Release Date: Nov 4, 2014
Record label: Columbia
Genre(s): Pop, Electronic, R&B, Pop/Rock, Dance-Pop, Club/Dance, EDM
“We found love in a hopeless place”. Those lyrics are excerpted from a number one hit that Scottish producer/DJ Calvin Harris produced for Rihanna. “We Found Love” served as a clear breakthrough for Harris, no questions asked. Harris clearly seems to thrive when collaborating with female artists.
These days, Calvin Harris is not so much artist as record-smashing machine. He’s the highest-paid DJ in the world, the first musician to score nine Top 10 singles from one album (the 2012 LP 18 Months) and the only EDM act to feature in Heat magazine’s 101 Hottest Hunks poll. Consequently, his fourth album – which has already generated three No 1 singles, including the soulful, undeniable Blame – feels like a gleaming EDM monolith, piloted by an expressionless Mr Big.
Musicians have been puzzling for decades over how to follow a career-making, record-breaking LP. With Motion, the successor to 2012's 18 Months and its nine U.K. Top 10 singles, Calvin Harris offers a simple solution: Do it again. Sure, the grime cameos that gave the earlier album some unexpected muscle are gone, and there are some new synth textures – but even here, Harris is updating his EDM template rather than coming close to reimagining it.
Calvin Harris's transformation from '80s-cribbing electro-house phenom to mainstream EDM's most visible name-brand producer, with the tabloid ignominy to boot, is just another head-scratching tale from the post-millennial music landscape. Pop-radio listeners are undoubtedly familiar with the Calvin Harris formula: militaristic 4/4 bass drum, tawdry lyrics about vague longing, a syncopated synthesizer melody, and the inevitable snare buildup to either a whooshing silence or a super-charged version of the chorus. Like the guitar solos and crowd sing-alongs of hair metal, these EDM power moves can be pure dynamite when they work.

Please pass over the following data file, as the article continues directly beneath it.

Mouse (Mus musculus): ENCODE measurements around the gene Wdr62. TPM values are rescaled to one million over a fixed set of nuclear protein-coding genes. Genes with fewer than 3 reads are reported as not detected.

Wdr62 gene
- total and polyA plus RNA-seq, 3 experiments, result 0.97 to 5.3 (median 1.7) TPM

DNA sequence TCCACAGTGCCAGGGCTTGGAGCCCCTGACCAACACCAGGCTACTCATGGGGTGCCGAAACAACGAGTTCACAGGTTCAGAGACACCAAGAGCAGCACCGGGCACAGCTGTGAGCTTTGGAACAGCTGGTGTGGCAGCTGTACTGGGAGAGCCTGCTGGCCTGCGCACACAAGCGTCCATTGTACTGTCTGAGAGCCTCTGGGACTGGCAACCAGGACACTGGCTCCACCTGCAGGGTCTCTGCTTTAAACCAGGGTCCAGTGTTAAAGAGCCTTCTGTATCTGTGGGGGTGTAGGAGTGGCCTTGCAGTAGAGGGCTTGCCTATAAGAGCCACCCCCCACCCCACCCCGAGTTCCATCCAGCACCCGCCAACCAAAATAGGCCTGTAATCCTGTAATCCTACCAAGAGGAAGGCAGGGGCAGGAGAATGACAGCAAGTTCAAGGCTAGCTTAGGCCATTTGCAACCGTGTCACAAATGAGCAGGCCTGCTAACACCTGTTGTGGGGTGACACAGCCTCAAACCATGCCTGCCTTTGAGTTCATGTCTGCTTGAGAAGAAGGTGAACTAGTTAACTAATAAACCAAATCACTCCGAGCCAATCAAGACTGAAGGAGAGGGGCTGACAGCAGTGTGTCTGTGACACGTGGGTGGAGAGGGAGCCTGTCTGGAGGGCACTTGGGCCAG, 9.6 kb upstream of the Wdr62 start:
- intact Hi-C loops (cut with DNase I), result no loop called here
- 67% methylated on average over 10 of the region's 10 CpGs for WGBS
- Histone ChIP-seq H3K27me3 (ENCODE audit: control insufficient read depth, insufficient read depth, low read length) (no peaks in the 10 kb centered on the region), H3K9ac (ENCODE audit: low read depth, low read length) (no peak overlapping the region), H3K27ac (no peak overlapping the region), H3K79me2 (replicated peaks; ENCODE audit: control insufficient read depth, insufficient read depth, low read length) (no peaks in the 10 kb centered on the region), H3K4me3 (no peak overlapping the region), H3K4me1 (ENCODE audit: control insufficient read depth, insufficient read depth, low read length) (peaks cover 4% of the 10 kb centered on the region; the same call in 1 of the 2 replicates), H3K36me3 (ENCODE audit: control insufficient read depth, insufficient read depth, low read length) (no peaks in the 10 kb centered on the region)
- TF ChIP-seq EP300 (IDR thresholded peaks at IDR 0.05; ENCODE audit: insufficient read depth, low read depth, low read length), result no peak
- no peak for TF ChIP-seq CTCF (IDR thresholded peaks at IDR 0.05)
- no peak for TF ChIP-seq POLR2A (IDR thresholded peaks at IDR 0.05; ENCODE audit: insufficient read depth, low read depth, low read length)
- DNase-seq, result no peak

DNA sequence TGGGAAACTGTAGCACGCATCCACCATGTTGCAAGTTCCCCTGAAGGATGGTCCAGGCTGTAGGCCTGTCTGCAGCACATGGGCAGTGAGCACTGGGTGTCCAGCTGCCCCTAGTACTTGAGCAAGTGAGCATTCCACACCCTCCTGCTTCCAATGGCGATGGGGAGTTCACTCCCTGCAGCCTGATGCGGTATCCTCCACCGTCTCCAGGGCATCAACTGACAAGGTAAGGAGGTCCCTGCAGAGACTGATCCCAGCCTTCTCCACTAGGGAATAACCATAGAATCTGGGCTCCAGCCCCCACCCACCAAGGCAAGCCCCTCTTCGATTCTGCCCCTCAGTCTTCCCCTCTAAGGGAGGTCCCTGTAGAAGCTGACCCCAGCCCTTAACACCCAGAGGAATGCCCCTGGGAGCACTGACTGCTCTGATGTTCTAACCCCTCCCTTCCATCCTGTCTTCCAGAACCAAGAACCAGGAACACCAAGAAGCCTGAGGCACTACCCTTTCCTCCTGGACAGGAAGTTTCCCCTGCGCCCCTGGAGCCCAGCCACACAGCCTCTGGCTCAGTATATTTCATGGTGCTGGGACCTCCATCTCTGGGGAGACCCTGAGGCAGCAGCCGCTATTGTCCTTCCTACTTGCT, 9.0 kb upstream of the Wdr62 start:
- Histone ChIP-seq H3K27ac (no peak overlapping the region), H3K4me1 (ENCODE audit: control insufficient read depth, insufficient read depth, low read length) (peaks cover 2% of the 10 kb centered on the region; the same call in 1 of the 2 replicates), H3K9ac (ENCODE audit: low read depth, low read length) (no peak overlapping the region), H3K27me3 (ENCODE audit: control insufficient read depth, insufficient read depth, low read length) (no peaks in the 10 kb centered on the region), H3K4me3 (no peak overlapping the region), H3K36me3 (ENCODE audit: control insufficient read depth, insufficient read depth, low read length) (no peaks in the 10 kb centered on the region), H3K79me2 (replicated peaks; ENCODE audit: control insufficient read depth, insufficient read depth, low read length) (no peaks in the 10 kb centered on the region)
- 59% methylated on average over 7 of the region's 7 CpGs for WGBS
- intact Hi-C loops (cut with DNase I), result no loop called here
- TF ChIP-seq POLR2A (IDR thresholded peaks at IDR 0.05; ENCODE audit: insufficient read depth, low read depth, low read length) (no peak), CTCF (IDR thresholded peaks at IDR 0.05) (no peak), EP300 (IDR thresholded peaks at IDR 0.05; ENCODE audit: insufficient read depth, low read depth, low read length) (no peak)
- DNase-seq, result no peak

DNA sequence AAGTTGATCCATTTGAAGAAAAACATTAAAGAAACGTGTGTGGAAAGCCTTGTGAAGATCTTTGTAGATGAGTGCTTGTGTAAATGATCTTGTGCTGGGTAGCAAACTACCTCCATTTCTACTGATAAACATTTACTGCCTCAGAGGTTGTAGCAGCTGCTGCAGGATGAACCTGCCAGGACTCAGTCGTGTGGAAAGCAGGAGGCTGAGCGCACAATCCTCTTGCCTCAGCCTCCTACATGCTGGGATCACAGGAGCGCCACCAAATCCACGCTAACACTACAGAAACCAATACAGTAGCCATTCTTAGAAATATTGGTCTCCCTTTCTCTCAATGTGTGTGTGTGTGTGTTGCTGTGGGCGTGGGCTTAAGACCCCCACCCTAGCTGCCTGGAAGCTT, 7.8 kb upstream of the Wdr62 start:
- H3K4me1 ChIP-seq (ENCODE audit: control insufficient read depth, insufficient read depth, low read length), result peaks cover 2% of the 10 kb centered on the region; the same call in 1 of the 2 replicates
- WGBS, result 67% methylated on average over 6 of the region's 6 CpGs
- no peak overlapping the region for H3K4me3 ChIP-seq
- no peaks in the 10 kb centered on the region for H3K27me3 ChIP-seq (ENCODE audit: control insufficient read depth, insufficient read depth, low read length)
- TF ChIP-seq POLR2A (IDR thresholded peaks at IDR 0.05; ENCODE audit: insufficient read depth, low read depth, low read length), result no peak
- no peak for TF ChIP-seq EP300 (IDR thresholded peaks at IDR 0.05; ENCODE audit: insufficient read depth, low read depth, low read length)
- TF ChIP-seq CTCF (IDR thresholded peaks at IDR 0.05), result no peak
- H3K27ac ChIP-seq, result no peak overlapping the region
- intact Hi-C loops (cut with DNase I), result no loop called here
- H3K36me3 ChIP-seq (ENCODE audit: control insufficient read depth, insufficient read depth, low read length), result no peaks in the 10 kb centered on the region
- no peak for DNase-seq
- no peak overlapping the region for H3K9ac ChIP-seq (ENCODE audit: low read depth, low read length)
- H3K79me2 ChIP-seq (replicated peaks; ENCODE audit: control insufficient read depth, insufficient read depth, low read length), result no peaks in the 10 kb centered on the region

An architect as well as a beneficiary of the mainstream EDM boom, Calvin Harris has spent much of this year dominating music festivals around the world, including Coachella, where he dramatically outdrew higher-billed rock bands like Muse and Arcade Fire. So you can understand why the Scottish DJ’s fourth studio album is full of muscled electro-house anthems that seem designed to be blasted across crowded polo fields throughout 2015. (Spoiler alert: They will be.
Instead of following 2012’s erratic “18 Months” with music exploring new dimensions, superstar DJ Calvin Harris’s fourth record is mostly bereft of real invention. Harris has mainstreamed his sound so much that it barely maintains his fingerprints anymore. Collaborations with guest vocalists fail to maximize their talents or cast them in new light.